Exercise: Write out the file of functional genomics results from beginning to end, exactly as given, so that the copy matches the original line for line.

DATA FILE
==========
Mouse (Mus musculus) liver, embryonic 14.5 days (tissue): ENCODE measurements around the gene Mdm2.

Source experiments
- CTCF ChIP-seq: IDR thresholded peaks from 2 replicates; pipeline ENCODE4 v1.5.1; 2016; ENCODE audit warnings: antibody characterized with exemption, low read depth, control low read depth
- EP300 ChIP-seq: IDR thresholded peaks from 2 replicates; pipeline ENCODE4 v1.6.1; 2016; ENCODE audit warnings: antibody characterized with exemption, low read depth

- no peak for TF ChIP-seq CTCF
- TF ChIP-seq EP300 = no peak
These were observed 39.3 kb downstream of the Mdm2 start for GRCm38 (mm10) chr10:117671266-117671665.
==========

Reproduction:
Mouse (Mus musculus) liver, embryonic 14.5 days (tissue): ENCODE measurements around the gene Mdm2.

Source experiments
- CTCF ChIP-seq: IDR thresholded peaks from 2 replicates; pipeline ENCODE4 v1.5.1; 2016; ENCODE audit warnings: antibody characterized with exemption, low read depth, control low read depth
- EP300 ChIP-seq: IDR thresholded peaks from 2 replicates; pipeline ENCODE4 v1.6.1; 2016; ENCODE audit warnings: antibody characterized with exemption, low read depth

- no peak for TF ChIP-seq CTCF
- TF ChIP-seq EP300 = no peak
These were observed 39.3 kb downstream of the Mdm2 start for GRCm38 (mm10) chr10:117671266-117671665.